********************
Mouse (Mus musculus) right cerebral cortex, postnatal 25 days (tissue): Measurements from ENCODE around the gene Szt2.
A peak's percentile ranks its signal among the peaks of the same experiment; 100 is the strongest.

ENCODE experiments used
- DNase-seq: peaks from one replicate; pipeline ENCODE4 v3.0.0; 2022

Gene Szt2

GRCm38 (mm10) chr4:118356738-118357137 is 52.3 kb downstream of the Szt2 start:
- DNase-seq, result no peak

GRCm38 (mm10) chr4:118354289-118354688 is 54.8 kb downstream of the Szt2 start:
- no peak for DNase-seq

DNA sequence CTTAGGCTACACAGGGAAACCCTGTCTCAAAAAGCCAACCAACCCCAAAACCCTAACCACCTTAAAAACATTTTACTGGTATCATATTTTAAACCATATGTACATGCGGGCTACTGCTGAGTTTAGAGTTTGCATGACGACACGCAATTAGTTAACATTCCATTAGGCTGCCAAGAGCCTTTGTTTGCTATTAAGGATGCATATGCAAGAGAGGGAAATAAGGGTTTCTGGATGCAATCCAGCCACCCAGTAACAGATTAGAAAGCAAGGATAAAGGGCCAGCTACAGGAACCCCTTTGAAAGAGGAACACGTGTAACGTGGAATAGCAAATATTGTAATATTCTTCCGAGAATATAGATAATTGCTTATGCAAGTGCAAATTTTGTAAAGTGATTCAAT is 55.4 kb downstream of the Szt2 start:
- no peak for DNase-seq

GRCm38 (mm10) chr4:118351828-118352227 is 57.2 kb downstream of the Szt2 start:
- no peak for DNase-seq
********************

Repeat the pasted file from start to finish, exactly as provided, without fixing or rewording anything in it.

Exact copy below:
Mouse (Mus musculus) right cerebral cortex, postnatal 25 days (tissue): Measurements from ENCODE around the gene Szt2.
A peak's percentile ranks its signal among the peaks of the same experiment; 100 is the strongest.

ENCODE experiments used
- DNase-seq: peaks from one replicate; pipeline ENCODE4 v3.0.0; 2022

Gene Szt2

GRCm38 (mm10) chr4:118356738-118357137 is 52.3 kb downstream of the Szt2 start:
- DNase-seq, result no peak

GRCm38 (mm10) chr4:118354289-118354688 is 54.8 kb downstream of the Szt2 start:
- no peak for DNase-seq

DNA sequence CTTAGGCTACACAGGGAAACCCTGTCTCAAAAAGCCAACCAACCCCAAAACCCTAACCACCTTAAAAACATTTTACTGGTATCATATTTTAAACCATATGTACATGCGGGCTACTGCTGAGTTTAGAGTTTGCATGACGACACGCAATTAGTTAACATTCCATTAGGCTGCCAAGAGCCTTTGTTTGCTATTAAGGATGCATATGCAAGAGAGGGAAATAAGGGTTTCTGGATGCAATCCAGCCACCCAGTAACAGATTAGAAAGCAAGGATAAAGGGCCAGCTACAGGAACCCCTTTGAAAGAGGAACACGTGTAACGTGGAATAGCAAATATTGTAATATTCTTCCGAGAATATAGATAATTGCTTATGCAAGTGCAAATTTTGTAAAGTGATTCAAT is 55.4 kb downstream of the Szt2 start:
- no peak for DNase-seq

GRCm38 (mm10) chr4:118351828-118352227 is 57.2 kb downstream of the Szt2 start:
- no peak for DNase-seq